The Magical Vineyards of Beaune, Burgundy
On my first night in Beaune, Burgundy I fell in love. I wasn’t expecting or looking for it, it just happened. Just like that. The waitress placed the plate of cheese on our table and I felt my stomach turn. I’d eaten my bodyweight in cheese the previous week during my barge trip and I truly believed I’d tasted every cheese known not only to Burgundy, but to man himself. As it turned out, I had not.
I confess, I am weak and have no discipline when it comes to food. How could I resist smothering my warm bread in what looked like the world’s creamiest cheese?
I was hooked with my first bite and from that moment on it became known to my little group as The Creamy Goodness.
I discovered the creator of The Creamy Goodness, Alain Hess, who has his very own fromagerie (cheese shop) in the centre of the beautiful town of Beaune. Tucked in amongst Beaune’s curving cobbled streets, Hess, stocks over sixty types of cheese, some of which are exclusive to the shop itself, such as a cream cheese rolled in ash, bizarre, but delicious. I sniffed out my Brillat-Savarin which the assistant informed me, one eye-brow raised, was made with 90% cream. I wasn’t phased. It was delicious and I ordered two to take-away.
Cheese in hand, I explored the streets of Beaune, its small, historic centre warm and charming, the architecture a mish-mash of centuries. Shops, restaurants and cafes bustled with the chatter of customers and the sounds of giggling children floated from the multi-coloured carousel in the town square.
When in Beaune, you can’t help but stumble upon the glistening Hôtel-Dieu (Hospices de Beaune), a once charitable 15th century almhouse with an intriguing history and stunning Gothic architecture. Dripping in gold and crowned with a multi-coloured tiled roof, Hôtel-Dieu is the pearl in Beaune’s crown.
The cellars of the hospices are opened in November and Christies auctioneers descend upon the town, all business, to auction off some of the hospices finest brew. This is a wine lovers festival.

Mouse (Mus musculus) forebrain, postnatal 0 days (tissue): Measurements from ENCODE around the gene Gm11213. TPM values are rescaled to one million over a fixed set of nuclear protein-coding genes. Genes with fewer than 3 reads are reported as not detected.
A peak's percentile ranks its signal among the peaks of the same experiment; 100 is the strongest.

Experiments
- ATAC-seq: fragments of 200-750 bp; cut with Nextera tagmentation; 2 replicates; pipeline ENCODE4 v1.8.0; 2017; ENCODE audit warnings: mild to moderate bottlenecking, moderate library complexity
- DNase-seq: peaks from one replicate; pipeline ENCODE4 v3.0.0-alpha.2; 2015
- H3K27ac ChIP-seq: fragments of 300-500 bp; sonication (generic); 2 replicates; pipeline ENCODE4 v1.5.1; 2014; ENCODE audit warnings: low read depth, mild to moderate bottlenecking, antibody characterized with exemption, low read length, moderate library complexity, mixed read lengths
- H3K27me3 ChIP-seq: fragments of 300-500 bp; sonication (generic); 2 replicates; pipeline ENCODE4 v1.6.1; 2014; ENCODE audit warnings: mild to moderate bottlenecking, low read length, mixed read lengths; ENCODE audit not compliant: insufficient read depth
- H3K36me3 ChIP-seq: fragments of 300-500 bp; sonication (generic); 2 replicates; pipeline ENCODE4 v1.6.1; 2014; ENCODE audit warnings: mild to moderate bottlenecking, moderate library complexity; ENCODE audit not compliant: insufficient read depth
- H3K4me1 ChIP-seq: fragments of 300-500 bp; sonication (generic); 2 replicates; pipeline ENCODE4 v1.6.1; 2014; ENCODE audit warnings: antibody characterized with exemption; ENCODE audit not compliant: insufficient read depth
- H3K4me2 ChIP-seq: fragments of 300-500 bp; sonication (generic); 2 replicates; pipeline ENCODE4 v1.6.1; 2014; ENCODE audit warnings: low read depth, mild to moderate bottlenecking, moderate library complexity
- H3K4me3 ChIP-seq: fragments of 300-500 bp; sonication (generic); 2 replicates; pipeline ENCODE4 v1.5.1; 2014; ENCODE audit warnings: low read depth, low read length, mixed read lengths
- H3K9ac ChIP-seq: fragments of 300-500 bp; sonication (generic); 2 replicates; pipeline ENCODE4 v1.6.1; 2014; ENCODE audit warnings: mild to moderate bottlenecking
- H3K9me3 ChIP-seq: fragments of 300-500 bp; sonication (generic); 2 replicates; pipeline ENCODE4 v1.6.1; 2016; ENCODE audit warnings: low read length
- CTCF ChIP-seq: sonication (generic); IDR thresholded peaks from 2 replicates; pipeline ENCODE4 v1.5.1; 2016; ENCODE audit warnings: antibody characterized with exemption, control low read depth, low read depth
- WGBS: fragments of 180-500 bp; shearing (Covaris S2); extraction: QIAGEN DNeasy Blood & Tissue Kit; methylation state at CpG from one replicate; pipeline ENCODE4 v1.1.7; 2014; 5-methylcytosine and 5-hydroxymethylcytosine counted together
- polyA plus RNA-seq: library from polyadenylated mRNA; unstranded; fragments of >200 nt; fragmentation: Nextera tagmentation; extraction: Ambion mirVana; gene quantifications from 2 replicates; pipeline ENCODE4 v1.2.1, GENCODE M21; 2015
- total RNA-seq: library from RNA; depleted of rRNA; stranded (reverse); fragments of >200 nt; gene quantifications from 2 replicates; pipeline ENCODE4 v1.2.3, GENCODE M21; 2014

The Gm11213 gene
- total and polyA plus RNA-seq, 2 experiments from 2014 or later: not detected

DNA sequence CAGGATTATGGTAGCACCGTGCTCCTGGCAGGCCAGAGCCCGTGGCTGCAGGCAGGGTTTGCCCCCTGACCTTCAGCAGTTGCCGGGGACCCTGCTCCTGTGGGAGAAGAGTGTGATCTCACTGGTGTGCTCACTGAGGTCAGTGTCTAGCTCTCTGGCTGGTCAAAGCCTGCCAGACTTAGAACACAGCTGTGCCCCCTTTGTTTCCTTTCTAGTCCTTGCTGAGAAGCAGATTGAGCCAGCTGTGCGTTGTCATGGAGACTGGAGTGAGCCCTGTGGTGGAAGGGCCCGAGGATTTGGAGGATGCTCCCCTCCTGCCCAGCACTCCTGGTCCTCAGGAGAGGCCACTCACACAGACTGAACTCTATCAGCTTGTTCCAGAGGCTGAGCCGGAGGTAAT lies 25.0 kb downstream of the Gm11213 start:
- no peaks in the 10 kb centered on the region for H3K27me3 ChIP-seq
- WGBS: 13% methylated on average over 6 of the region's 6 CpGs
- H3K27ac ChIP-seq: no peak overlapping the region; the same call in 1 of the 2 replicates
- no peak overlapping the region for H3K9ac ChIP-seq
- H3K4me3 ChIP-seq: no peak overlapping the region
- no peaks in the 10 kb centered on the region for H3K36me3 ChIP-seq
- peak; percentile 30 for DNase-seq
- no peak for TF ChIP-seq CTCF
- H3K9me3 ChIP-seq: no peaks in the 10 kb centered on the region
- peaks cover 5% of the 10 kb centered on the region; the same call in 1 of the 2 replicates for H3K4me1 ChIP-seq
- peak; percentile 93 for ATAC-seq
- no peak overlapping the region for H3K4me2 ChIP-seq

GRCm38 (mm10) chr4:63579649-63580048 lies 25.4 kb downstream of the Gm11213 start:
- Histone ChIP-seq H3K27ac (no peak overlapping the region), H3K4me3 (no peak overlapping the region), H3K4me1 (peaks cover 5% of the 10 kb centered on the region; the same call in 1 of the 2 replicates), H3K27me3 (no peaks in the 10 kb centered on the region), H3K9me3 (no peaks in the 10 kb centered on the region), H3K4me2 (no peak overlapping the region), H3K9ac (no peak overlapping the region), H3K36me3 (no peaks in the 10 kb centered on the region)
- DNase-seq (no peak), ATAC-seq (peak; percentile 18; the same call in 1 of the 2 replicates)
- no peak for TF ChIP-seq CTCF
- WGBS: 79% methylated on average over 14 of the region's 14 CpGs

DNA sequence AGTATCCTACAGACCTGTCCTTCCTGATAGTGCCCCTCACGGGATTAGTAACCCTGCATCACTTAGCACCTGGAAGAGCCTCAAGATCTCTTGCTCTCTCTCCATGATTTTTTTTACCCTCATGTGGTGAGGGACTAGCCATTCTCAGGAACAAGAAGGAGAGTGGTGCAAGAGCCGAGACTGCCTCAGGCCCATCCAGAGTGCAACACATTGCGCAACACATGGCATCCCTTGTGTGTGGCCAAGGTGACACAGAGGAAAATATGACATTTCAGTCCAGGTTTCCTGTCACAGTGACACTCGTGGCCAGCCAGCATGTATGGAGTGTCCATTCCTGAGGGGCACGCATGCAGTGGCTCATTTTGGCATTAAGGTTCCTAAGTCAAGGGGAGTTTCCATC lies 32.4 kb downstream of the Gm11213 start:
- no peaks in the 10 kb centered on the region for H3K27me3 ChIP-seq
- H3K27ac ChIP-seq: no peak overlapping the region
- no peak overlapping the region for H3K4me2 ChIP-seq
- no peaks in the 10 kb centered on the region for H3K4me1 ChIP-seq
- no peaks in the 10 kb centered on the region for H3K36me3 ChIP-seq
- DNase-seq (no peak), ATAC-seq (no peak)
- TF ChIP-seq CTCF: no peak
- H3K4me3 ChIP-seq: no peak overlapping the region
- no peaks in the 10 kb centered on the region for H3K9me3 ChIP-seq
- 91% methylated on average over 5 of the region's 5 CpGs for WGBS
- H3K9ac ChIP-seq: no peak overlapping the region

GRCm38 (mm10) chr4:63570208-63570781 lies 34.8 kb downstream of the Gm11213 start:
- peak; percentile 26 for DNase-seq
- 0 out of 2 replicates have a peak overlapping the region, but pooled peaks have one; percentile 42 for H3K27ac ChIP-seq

Although, Beaune is always abuzz with wine lovers. The locals are truly passionate about their wines. They tell me how complex the wine-making process is and I only truly begin to understand what they mean when I spend my first morning, belly full of creamy goodness, at the Burgundy Wine School. Our teacher speaks with a strong French accent and talks about wine in the same way that an art professor talks of Monart or Renoir. With respect and love.
“Burgundy is a mosaic of plots and each plot is different from the next,” he explains, “but there is only one grape in Burgundy, Pinot Noir.”
I am part of a small group and we all have the same confused look as our teacher delves into the appellations, minerals and varying contributing factors that make Burgundy wines so complex. We believe him. This is why he did a Masters in wine. We, however, only have a few hours to learn the basics. Enough to equip us on our expedition of the region’s vineyards.
We learn to swirl and to spit, sniff and to stare and soon we pick wine lingo that will prove useful over the next few days. We may be novices, but we soon sound like knowledgable ones. Sort of.
Beaune is in the heart of some of Burgundy’s finest vineyards – Pommard, Nuits-Saint Georges and Meursault. We are lucky enough to taste the delights of the vineyards and explore the musty cellars, carpeted with wooden casks releasing a pungent smell of alcohol. We stand awed at the towering Salvador Dali statues in the courtyard of the impressive Château de Pommard, furrow our way through the labyrinth of caves of Maison Joseph Drouhin and taste some of the finest wines in a 15th century church.
Our wonderful guide, Stevie Bobes, fills us in on the region’s food and wine, taking us to the best restaurants. Saving the best for last, our final night is spent in the most charming chambres d’hôtes – La Source des Fees. The 16th century stone house is adorned with wooden beams and floors, bright bedrooms, a piano in the drawing room, contemporary decor and a tranquil garden where you can sit listening to the sound of the brook and croaking toads.
That night we feast on a meal prepared by a local girl, using local produce and sip the owners’ very own wine. I sleep like a log.
We ate like kings, we tasted the best wines, but mostly we came to appreciate all Burgundy has to offer. Rolling hills, vineyards, crumbling castles, regal Chateaux and a deeply rooted tradition of wine-making. The people of the region are proud and passionate about their land and all it produces and they have every right to be.
My trip was kindly arranged as part of the Discover the Origin programme.
For info on places to stay and visit, tour guides see here